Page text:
- 206,000 trips – up 27pc
- 101,000 holiday trips – up 3pc
- £42m spend – down 7pc
- 1333,000 visits to family friends – up 114pc
- 18,000 business trips – down 17pc
- 35,000 other trips – down 21pc
- 646,000 nights – up 1pc
The North enjoyed a post-Brexit bounce as tourists headed across the border as sterling tanked. New figures show a 27pc rise in the number of visitor from January to September 2016.
The North’s Statistics and Research Agency (NISRA) said “demand was likely boosted by the favourable, post-EU referendum Euro/Sterling exchange rate. The pound depreciated from €1.31 pre-referendum (June 23) to €1.15 three months later, falling to a five-year low by early October 2016.”
While the growth in those who came to visit friends and/or relatives was more evident – up 114pc – more than 100,000 came to the North for a holiday. But the £42m spend was down 7pc on 2015.
The figures show that tourism generated 12.6m nights, an increase of 3pc, and £658m revenue, £57m more than during the same period in 2015, or an increase of 9%.
Tourism NI Chief Executive John McGrillen said; “Some £2.4m was spent by tourists every day during the first nine months of 2016, a period that saw the opening of the newly extended Belfast Waterfront and an outstanding summer for Titanic Belfast, the Causeway Coastal Route and many other tourism attractions.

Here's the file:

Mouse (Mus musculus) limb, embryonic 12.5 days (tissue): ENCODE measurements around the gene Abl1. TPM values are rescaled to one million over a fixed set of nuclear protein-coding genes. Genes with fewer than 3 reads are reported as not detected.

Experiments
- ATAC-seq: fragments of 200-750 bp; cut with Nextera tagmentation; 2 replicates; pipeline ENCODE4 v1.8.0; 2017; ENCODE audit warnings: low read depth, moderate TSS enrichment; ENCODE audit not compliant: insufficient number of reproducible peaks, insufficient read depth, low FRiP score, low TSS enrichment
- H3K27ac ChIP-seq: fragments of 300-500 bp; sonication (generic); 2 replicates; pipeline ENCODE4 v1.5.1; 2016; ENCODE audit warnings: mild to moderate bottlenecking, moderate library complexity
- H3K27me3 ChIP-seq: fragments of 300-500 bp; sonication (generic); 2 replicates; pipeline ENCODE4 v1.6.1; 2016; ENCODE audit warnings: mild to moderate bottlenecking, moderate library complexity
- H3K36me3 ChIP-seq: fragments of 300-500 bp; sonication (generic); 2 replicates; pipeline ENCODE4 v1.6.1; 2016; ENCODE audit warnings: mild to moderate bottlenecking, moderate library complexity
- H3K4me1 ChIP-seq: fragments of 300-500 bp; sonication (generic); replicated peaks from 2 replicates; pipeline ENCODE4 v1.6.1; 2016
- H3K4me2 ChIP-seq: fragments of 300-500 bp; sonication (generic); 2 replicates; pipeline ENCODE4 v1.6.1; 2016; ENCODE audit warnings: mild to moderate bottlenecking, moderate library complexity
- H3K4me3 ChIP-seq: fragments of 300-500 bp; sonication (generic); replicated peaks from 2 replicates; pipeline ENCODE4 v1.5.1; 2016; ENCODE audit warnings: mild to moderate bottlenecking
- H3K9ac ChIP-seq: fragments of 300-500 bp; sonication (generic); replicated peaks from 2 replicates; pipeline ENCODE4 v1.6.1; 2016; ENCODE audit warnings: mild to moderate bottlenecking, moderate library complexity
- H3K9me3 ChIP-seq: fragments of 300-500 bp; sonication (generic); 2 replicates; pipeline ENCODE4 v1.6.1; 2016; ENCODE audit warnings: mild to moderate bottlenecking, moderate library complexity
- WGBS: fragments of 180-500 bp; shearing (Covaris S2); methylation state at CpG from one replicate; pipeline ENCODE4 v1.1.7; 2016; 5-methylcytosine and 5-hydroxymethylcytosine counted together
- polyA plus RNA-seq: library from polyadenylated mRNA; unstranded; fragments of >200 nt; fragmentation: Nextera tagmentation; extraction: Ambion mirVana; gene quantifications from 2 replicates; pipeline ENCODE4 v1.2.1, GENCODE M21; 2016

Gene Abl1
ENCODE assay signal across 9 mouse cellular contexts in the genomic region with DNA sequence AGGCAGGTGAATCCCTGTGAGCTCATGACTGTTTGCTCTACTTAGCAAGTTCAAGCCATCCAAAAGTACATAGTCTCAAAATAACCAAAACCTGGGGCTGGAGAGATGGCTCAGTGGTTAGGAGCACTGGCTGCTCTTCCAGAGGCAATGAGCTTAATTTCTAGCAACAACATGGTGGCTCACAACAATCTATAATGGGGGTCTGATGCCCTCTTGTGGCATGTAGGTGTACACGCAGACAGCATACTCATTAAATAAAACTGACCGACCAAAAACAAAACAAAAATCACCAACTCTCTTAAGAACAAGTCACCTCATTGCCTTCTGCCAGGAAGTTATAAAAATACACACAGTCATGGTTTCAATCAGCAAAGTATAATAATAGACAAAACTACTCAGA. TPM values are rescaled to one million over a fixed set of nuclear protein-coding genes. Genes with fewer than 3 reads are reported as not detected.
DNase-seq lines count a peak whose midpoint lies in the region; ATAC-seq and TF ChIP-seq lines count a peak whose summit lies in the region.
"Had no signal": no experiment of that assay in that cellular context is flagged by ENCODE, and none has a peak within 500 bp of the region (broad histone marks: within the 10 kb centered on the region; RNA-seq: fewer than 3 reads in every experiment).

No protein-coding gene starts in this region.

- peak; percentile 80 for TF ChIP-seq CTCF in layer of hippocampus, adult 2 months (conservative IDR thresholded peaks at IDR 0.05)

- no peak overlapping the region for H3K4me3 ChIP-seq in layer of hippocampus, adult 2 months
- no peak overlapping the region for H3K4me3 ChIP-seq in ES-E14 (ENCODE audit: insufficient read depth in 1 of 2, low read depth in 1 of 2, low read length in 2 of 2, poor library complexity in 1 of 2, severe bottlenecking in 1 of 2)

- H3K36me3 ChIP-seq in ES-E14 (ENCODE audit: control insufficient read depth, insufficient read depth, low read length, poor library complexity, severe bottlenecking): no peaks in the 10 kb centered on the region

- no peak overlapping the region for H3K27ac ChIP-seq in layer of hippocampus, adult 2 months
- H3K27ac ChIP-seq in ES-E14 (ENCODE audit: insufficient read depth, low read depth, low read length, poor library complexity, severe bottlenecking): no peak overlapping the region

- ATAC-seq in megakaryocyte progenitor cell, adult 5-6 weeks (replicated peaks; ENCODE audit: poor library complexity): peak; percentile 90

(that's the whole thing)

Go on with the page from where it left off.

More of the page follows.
“Other contributing factors include the highly successful programme for Year of Food and Drink and, of course, more favourable exchange rates across the peak holiday season.”
He said “Britain and overseas markets performed very well, significantly contributing to increased revenue. More of the January to September trips were holiday trips, up 5pc, with the 1.67m holiday trips representing almost half (47pc) of all trips during this period (up from 46pc in 2015).
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